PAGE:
Hong Kong is a paradox. Nowhere else in the world do people have the same level of personal freedoms without the corresponding freedom to choose their own government.


Moving to Hong Kong in 2003, its gleaming skyscrapers and neon lights at first seduced me, but I soon realised that this was a glitzy façade for a city suffering an identity crisis. This was highlighted on July 1st 2003, when half a million people took to the streets, exposing the discontent felt by Hong Kongers towards their own politicians and China’s leaders in Beijing.


A decade on and Beijing’s financial overtures and patriotic coercion have somewhat subdued the general public, repairing the veneer of a prosperous harmonious city. But as the events of LESSONS IN DISSENT show, they have not resolved the underlying identity crisis fuelling the discontent: seven million people grappling with what it means to be ‘Hong Kong Chinese’ in post- 1997 Hong Kong.


The story of two teenage boys, Joshua and Ma Jai, stood out to me as a vehicle for exploring the Hong Kong identity fifteen years after the Handover. They were so young, and were potentially sacrificing promising futures for a cause many believed already to be lost. I wanted to understand what would make two boys undertake such as Herculean task when they both stood to loose so much personally. I hope the telling of Joshua and Ma Jai’s story will help Hong Kongers find an answer to, “What does it mean to be ‘Hong Kong Chinese’ in post-1997 Hong Kong?”.

Matthew Torne, born 1980, was educated at the University of Kent and Oxford University, UK, and studied film production at the Hong Kong Film Academy. In 2002 Matthew Torne went to Beijing to teach English at China University of Political Science and Law.


When SARS broke out in 2003, in a matter of days the university administration went from denying there was a problem to closing the university and strongly recommending he left China. Panic gripped Beijing when rumours began circulating that rather than close the airports the government would ban the sale of airline tickets. Using all the money he had, he bought a ticket out of Beijing to go to Hong Kong, starting a relationship with all things Hong Kong.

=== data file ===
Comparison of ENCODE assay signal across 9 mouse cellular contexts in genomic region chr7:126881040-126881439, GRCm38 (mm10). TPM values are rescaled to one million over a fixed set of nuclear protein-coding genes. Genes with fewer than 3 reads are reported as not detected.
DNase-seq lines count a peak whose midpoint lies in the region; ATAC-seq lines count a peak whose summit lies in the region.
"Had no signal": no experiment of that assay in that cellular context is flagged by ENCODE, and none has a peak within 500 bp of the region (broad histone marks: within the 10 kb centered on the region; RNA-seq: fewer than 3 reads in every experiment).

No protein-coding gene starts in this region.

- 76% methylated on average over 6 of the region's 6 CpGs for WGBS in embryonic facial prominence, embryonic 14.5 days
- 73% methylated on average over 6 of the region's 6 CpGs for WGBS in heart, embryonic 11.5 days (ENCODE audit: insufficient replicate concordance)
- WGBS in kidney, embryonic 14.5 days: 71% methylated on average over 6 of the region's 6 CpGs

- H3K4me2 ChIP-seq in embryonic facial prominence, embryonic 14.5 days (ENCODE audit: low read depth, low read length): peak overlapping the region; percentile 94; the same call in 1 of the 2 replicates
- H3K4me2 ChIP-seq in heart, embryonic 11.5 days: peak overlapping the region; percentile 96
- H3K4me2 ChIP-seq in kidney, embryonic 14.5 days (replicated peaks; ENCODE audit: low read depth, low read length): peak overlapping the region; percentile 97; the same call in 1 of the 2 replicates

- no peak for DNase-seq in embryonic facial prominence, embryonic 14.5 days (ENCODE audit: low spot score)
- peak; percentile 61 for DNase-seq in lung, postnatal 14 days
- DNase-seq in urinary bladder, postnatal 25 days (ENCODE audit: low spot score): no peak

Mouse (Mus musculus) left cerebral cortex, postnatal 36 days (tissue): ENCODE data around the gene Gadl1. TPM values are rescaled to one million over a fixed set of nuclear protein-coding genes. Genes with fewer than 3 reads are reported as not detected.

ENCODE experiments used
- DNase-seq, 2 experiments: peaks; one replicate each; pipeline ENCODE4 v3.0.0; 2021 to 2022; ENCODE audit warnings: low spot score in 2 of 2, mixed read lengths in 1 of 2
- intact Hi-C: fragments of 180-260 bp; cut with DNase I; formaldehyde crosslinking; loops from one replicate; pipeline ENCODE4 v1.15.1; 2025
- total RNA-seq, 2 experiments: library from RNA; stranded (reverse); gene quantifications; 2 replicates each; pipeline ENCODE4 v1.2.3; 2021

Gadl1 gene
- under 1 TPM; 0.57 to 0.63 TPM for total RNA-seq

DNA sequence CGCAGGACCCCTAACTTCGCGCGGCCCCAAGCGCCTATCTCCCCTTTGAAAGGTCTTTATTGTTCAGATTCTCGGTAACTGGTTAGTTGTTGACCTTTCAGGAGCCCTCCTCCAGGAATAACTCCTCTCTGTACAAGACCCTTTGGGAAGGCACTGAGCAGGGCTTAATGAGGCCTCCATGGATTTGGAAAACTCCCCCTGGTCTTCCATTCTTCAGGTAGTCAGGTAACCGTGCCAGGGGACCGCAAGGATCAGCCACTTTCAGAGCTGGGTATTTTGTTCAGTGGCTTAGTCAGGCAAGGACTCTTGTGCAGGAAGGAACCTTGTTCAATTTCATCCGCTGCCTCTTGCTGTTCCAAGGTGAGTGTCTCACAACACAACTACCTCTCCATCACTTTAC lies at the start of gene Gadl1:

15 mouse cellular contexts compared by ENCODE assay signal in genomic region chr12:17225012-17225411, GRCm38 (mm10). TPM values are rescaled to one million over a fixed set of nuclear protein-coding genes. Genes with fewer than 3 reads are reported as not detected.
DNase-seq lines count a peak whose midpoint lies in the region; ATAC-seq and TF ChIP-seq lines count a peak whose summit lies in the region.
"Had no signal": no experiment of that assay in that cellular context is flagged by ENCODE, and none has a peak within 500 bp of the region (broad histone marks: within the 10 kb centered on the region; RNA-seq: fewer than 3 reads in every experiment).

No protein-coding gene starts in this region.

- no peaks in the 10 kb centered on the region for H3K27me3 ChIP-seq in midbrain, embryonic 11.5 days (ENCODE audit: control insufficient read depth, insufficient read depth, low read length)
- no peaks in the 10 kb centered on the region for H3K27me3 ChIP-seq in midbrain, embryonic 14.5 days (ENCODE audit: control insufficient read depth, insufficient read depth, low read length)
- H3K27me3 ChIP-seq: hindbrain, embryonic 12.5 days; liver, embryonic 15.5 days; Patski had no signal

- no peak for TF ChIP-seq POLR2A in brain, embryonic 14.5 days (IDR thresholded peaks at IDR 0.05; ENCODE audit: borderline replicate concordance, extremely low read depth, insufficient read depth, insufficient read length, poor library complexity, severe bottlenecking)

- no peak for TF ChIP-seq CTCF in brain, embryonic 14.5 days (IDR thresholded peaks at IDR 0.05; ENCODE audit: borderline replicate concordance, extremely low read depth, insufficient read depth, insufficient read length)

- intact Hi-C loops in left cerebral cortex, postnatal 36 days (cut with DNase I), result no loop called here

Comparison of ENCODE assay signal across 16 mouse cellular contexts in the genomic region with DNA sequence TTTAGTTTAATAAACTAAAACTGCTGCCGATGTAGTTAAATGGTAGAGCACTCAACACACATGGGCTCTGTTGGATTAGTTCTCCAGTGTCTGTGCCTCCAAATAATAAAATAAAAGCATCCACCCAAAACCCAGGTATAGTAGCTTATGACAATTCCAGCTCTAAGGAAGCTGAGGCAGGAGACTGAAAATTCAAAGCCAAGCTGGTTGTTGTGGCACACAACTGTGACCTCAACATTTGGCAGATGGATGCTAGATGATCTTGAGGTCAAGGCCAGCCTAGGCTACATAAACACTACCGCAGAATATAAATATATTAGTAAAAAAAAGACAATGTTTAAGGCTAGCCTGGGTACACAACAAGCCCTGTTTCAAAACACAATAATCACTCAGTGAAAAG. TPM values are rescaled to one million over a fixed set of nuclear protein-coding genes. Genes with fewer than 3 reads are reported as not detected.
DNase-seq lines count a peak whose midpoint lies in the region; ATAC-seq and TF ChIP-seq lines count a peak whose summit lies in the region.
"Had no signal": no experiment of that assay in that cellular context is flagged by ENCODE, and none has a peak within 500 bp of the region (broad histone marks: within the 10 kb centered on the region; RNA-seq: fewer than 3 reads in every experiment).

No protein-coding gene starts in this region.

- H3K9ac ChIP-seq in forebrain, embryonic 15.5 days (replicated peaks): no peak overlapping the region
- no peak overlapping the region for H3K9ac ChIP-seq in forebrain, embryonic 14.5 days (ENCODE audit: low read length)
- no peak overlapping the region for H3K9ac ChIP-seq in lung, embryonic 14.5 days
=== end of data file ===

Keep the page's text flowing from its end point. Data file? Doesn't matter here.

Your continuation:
Fascinated by the July 1st 2003 protest he began to read voraciously on Article 23 and Hong Kong’s political system. Returning to the UK two years later to work in the media industry his love of all things Hong Kong never diminished; he took Cantonese evening classes and he continued to read up on Hong Kong’s history and political development, eventually culminating in a Masters degree in Modern Chinese studies at Oxford University, for which he wrote his dissertation on Hong Kong’s post-1997 political development and the possible options for democratic reform.


Wanting to reach a much wider audience than the readership of academic papers and realising that 2012 would be a unique year in Hong Kong, with both the Chief Executive and Legislative Council elections taking place, in 2011 he came to Hong Kong to begin researching a possible documentary. After meeting Ma Jai and Joshua, he knew he had two interesting characters and all he could do was hope that 2012 would be an eventful year.


He embarked on filming Lessons in Dissent without funding in place, after all historical events do not wait for funding partners, the film was funded bit by bit; often with only just enough to cover the up coming expenses as funders came on board. Money spent on accommodation and subsistence was money that could not be spent on the film, thus Matthew spent much of 2012 living in a sub-divided flat in Sham Shui Po and eating congee. Luckily he developed a healthy taste for ngau yuk cheuk (beef congee).

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